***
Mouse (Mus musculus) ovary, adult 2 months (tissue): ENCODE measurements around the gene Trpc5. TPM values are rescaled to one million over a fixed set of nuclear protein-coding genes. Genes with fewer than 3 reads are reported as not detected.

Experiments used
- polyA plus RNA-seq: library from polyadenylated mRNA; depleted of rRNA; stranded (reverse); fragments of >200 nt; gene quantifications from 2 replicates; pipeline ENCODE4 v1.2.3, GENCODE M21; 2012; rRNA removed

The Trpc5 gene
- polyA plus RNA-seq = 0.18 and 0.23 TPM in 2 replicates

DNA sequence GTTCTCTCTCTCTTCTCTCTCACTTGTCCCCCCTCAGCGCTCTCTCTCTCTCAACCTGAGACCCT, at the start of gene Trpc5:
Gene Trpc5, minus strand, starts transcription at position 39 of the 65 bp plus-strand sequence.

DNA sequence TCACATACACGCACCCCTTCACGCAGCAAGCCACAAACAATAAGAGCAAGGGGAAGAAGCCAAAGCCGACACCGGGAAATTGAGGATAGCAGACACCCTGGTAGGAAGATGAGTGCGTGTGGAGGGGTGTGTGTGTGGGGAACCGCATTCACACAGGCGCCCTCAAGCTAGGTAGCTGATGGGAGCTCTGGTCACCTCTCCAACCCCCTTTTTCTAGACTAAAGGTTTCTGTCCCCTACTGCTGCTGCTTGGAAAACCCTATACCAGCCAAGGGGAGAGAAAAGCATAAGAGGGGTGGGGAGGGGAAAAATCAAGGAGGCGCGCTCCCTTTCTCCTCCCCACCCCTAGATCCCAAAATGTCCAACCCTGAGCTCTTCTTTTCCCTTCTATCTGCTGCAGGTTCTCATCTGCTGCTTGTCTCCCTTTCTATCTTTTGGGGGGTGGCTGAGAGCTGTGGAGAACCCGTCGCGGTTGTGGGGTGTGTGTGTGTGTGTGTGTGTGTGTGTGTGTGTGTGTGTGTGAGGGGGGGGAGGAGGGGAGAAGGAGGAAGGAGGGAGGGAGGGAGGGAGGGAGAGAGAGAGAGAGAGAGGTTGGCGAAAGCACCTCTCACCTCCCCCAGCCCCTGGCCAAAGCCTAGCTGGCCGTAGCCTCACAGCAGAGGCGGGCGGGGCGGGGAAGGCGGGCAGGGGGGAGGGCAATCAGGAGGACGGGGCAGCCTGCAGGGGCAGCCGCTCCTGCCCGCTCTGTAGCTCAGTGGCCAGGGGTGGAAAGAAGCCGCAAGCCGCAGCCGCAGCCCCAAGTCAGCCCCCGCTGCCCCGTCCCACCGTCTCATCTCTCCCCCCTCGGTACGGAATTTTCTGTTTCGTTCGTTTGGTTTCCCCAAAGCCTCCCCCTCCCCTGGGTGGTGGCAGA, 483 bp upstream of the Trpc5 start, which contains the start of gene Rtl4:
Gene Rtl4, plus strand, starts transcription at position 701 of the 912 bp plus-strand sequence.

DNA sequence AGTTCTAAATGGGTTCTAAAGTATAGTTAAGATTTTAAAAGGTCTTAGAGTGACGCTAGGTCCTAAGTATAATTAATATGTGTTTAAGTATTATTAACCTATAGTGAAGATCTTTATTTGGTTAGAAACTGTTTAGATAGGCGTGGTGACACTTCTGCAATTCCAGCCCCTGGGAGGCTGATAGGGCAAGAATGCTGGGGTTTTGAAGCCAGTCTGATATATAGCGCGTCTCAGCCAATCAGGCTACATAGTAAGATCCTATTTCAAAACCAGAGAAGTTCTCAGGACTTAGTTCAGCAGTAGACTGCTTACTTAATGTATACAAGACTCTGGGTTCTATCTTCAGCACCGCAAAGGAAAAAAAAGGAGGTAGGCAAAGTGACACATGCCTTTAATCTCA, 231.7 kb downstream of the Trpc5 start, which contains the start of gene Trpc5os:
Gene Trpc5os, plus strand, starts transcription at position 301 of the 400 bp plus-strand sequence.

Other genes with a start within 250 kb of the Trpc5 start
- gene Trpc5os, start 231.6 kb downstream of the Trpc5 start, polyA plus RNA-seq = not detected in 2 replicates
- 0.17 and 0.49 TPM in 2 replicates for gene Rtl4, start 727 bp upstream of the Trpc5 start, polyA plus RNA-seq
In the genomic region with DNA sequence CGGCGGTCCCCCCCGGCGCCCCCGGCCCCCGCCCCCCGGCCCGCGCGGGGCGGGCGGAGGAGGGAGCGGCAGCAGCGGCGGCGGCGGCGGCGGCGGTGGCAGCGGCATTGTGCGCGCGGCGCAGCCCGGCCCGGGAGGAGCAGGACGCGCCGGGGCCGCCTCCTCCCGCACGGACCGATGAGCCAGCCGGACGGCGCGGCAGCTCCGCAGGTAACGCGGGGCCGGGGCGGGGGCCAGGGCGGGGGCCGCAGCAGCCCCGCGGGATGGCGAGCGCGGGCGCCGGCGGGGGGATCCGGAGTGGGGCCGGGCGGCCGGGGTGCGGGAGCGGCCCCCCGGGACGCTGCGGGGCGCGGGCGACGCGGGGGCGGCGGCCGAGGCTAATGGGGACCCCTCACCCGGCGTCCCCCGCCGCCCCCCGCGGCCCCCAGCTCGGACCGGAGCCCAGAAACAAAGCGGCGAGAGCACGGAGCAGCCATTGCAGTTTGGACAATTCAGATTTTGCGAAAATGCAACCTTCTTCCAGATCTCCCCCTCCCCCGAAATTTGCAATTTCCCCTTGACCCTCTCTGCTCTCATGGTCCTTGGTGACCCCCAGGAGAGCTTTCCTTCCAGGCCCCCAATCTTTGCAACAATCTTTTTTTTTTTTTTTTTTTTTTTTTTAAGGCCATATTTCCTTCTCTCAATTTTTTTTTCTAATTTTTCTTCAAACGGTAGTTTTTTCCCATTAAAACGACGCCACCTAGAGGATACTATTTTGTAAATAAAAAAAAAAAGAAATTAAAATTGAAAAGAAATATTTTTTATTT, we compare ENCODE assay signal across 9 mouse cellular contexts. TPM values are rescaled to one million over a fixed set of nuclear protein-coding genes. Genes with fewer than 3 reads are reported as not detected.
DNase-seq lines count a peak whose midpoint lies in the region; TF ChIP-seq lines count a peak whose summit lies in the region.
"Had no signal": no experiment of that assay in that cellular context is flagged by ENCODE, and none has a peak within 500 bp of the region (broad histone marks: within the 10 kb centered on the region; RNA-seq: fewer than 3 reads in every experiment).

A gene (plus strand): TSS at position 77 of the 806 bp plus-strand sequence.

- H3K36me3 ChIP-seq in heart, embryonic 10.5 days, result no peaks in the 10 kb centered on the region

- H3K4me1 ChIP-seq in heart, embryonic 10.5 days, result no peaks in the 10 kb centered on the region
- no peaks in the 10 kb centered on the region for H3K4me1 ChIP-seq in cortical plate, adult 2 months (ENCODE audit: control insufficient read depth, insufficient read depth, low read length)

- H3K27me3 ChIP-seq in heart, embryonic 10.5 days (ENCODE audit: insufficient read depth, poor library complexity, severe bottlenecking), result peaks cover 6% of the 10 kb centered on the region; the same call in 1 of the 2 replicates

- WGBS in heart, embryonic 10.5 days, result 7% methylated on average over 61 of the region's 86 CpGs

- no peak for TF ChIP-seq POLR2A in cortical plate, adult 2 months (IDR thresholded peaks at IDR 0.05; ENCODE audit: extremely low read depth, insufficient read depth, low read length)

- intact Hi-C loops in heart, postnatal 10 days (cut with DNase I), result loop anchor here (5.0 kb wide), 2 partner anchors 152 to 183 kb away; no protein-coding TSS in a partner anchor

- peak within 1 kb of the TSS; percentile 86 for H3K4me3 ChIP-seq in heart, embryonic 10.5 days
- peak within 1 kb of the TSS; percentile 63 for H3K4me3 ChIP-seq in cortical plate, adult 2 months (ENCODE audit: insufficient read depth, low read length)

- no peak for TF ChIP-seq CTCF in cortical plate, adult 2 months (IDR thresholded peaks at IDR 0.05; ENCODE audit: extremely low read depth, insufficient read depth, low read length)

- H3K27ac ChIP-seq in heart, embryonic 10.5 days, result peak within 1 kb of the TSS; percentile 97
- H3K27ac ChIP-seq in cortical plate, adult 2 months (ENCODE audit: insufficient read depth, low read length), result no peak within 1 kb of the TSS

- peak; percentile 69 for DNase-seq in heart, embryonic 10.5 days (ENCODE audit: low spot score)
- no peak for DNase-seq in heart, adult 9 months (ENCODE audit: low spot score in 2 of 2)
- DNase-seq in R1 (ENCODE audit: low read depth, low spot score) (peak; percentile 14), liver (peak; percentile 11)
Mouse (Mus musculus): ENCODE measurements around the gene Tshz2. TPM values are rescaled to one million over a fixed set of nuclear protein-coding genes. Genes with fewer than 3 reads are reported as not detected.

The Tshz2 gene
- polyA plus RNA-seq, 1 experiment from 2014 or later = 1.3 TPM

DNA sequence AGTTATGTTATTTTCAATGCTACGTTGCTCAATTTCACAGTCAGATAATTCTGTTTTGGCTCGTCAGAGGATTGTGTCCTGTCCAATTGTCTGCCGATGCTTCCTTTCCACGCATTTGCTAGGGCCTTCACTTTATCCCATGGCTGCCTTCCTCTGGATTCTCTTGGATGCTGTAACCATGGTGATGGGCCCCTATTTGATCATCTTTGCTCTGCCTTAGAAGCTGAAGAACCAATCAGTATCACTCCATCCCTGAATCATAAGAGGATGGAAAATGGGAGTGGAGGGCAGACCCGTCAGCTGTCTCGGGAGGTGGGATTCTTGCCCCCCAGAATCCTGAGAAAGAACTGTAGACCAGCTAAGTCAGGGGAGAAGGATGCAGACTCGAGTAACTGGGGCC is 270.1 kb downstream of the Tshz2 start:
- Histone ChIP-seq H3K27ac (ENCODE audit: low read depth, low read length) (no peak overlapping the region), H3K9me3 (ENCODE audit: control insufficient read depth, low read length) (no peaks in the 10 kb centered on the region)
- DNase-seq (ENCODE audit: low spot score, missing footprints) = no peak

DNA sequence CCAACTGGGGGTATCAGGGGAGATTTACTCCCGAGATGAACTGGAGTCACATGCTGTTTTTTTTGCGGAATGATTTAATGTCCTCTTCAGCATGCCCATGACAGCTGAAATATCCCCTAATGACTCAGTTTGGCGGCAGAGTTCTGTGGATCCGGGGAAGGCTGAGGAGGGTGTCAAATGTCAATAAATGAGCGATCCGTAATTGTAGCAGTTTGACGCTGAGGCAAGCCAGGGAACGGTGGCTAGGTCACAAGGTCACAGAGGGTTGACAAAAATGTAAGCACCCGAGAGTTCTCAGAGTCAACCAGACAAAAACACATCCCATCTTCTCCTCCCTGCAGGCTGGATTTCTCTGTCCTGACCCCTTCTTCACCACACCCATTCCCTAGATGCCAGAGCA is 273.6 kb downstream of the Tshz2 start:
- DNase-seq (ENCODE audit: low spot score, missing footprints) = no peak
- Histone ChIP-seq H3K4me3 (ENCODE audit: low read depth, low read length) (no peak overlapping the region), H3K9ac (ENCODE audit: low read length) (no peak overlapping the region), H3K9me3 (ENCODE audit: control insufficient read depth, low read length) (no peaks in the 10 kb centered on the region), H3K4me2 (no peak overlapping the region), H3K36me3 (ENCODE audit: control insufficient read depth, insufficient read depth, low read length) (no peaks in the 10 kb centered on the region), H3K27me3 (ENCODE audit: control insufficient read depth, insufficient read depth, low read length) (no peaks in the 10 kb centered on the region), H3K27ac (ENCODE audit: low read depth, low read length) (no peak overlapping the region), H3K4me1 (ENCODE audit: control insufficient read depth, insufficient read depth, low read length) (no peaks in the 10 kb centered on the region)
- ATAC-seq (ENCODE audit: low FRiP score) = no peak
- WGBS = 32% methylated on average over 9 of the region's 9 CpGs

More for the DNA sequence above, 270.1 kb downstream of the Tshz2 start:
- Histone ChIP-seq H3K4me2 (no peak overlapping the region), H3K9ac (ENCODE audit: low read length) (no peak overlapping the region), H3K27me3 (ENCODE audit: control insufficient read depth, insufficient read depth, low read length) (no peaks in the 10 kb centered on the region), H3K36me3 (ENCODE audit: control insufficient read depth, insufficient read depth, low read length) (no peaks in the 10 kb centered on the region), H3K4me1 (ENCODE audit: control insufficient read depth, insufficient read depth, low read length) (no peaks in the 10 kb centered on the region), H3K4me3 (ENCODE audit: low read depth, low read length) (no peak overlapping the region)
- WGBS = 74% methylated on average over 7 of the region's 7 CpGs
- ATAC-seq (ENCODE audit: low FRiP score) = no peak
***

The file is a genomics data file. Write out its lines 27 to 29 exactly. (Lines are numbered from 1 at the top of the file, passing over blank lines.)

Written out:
- peak within 1 kb of the TSS; percentile 63 for H3K4me3 ChIP-seq in cortical plate, adult 2 months (ENCODE audit: insufficient read depth, low read length)

- no peak for TF ChIP-seq CTCF in cortical plate, adult 2 months (IDR thresholded peaks at IDR 0.05; ENCODE audit: extremely low read depth, insufficient read depth, low read length)

- H3K27ac ChIP-seq in heart, embryonic 10.5 days, result peak within 1 kb of the TSS; percentile 97